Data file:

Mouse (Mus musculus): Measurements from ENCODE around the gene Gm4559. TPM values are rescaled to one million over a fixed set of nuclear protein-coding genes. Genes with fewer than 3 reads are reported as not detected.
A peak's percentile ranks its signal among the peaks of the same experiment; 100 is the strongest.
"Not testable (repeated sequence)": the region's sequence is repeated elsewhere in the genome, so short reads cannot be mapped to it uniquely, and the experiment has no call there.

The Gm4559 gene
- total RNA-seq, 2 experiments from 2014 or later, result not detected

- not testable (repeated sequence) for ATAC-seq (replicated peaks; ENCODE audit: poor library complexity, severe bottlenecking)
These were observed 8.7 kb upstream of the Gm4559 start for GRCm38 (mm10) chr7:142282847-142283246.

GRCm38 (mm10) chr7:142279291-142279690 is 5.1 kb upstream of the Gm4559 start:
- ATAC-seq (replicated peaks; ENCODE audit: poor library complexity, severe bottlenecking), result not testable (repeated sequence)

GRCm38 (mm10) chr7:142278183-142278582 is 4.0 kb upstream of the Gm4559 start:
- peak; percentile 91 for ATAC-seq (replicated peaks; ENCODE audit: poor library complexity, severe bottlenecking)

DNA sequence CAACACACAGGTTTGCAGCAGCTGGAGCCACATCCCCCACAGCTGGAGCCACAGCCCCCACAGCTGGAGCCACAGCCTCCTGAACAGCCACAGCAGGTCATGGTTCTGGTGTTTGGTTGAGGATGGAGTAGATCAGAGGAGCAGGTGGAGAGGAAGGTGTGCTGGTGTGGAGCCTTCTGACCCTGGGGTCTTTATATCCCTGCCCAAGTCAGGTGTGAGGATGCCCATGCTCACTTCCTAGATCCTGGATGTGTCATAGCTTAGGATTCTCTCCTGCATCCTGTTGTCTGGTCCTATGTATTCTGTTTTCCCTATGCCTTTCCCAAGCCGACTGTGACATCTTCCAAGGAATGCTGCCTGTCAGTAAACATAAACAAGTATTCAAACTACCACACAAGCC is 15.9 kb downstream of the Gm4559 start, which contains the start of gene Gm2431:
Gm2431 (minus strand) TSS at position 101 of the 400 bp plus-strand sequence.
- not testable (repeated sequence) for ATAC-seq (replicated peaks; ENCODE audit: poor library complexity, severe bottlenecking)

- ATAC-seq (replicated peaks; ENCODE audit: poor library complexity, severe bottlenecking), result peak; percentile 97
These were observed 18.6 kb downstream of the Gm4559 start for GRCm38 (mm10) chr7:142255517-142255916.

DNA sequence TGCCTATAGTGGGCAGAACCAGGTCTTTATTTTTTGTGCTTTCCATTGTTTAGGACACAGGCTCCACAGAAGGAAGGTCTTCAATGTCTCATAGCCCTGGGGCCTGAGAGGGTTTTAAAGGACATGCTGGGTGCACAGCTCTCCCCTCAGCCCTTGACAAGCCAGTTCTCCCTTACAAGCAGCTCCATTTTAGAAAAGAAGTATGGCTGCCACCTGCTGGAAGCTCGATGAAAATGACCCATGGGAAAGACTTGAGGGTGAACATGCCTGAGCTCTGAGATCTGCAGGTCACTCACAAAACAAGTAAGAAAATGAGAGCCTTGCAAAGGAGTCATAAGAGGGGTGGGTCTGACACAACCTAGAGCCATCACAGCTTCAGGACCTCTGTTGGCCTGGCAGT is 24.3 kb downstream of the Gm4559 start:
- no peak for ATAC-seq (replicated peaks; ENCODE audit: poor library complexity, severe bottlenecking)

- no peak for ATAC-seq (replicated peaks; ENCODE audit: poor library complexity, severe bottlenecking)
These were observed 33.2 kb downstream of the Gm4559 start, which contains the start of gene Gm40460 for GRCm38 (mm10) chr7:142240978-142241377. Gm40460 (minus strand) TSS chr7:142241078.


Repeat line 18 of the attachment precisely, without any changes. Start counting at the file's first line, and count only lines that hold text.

- no peak for ATAC-seq (replicated peaks; ENCODE audit: poor library complexity, severe bottlenecking)